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    To follow up on that ... just study the dye curves on the published tech sheet. If you grossly overexposure you do indeed get more exposure on all three layers, but at the same time, force the
    shadows down onto the lower part of the curve where's there's an overlap, hence contaminating one
    dye with another. Once this happens, you're not going to clean it up. This is just basic sensitometry,
    and was well known in prinicple to color photographers for a long time. But lots of things which were
    once standard have now been forgotten because people think they can accomplish anything afterwards
    with a few Fauxtoshop tweaks. That's simply not the case, any more than one can restore a clean primary hue to paint once you've intermixed two ingredients across the color wheel. Basic color theory.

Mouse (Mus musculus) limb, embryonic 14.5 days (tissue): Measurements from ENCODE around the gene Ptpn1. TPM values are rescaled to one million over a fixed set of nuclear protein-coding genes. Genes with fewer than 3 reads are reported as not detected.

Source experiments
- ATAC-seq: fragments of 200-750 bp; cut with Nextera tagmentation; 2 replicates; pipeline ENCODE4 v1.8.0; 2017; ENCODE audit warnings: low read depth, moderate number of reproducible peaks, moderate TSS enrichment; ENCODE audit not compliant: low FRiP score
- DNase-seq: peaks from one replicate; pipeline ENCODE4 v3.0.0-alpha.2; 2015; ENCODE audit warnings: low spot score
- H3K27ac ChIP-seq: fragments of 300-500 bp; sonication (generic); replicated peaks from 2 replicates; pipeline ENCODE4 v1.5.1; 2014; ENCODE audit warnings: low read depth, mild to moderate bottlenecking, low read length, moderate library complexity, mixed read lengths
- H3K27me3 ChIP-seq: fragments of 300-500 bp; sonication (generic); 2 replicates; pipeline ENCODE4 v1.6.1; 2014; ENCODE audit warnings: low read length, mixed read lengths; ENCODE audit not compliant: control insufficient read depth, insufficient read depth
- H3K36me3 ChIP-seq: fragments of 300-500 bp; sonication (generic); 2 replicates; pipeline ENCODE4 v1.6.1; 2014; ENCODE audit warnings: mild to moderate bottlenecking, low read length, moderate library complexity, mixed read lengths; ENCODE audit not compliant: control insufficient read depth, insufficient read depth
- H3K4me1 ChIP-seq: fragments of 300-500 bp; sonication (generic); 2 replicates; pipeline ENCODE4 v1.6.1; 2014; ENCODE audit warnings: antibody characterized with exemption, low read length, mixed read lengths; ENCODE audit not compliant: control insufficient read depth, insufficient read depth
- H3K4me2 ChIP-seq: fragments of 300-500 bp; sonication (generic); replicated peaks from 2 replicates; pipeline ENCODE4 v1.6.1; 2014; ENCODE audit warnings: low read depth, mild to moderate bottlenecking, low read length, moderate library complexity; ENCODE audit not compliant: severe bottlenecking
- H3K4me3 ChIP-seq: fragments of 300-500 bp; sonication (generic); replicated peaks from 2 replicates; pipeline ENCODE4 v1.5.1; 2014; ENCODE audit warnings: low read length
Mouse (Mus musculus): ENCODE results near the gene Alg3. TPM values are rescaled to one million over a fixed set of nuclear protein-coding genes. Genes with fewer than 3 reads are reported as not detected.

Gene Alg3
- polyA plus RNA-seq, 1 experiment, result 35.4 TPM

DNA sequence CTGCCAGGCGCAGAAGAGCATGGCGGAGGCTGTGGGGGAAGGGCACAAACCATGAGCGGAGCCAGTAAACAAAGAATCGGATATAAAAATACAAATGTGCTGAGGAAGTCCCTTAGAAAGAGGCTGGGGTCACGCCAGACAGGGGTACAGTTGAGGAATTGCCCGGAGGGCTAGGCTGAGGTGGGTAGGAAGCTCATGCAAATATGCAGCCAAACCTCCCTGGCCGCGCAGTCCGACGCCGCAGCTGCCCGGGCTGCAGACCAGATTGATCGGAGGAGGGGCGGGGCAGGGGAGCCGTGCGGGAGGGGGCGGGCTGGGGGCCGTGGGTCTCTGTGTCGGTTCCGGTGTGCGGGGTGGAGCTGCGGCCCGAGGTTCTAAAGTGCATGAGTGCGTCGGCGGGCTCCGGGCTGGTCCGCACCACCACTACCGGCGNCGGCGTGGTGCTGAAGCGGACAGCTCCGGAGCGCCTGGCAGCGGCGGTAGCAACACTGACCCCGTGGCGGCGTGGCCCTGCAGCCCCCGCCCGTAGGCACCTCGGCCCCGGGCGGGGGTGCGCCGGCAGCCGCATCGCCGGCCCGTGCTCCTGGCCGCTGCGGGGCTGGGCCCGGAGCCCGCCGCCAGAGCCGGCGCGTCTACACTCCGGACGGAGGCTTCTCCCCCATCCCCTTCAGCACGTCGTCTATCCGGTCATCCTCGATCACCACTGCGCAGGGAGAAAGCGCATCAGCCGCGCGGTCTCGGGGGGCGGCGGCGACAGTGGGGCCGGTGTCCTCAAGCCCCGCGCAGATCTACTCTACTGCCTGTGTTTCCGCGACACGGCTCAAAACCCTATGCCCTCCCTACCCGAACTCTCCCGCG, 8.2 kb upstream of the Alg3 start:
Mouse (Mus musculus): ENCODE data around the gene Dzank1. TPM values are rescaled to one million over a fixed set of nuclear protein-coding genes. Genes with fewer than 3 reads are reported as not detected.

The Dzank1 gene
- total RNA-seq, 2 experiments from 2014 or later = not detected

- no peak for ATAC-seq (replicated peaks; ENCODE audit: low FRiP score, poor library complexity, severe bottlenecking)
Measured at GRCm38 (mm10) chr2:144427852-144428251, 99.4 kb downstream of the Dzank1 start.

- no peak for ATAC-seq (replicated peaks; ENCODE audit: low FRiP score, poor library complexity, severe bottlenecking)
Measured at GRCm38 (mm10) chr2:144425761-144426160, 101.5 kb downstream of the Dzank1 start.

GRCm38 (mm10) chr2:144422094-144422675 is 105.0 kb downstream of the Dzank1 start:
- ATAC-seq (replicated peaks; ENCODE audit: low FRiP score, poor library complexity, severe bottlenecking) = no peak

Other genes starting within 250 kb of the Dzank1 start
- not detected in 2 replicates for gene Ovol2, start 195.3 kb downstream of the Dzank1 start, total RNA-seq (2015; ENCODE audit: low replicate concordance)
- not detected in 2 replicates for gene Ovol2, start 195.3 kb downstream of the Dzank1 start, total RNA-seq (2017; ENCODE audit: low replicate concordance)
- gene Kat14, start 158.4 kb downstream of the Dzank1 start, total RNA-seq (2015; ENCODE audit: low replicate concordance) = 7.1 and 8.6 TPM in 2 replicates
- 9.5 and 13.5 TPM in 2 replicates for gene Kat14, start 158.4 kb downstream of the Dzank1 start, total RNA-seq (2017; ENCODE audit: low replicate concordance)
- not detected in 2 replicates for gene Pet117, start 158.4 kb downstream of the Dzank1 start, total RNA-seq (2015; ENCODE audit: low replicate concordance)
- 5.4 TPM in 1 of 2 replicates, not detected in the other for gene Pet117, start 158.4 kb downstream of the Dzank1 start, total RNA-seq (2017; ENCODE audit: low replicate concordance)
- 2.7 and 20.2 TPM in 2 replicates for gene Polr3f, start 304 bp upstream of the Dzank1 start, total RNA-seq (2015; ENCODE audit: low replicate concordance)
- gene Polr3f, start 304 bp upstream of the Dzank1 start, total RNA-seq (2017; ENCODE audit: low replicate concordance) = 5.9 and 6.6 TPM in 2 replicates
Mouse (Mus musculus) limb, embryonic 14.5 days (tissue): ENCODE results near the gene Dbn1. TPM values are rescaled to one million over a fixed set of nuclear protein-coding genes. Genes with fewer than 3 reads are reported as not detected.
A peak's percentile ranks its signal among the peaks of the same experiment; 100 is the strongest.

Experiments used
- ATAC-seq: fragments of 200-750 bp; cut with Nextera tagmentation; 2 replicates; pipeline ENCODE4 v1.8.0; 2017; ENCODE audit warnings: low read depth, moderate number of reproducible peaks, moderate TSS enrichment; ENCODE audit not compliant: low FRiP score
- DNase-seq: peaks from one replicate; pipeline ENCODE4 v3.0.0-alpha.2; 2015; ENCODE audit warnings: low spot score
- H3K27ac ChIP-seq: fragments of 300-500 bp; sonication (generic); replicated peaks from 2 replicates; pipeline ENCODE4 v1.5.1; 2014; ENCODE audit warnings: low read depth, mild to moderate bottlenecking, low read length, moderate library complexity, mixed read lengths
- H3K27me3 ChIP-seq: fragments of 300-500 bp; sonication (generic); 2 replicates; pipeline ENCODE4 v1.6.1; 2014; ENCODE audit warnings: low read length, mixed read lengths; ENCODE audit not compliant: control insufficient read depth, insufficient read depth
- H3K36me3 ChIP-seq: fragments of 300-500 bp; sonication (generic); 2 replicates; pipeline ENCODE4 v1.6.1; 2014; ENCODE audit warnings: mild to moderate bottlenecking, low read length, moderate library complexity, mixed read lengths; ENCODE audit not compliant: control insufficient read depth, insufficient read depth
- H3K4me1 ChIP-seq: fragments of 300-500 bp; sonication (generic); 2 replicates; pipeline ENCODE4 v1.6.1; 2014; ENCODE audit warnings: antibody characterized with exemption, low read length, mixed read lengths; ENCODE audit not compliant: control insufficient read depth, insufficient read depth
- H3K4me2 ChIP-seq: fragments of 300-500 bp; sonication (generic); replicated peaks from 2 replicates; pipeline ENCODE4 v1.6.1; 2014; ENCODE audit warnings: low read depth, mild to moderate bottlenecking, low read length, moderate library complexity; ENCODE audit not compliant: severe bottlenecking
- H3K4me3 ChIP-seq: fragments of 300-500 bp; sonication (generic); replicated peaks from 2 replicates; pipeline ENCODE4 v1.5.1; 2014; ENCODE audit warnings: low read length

Once you create dirt (or cowpie, or a complex neutral) you're not not going to easily fix it.

  10. #90
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    I just wanted to chime in, without instigating any other angles etc, that I like this film in MF. The colors are nice, the range is sweet, and the images have a crispness that so many other films seem to lack. I've shot some in 4x5, but not developed it for color yet.

    I developed a couple shots for Black and White, which turned out incredibly nice... except the orange mask. Contact printing in my place is next to impossible, but I'll keep trying, as I love the incredible detail that the mono film seemed to lack, and the range of tones in the negative was impressive. Every bit as good as XP-2 developed in B&W instead of C-41, except the mask washes out in XP-2.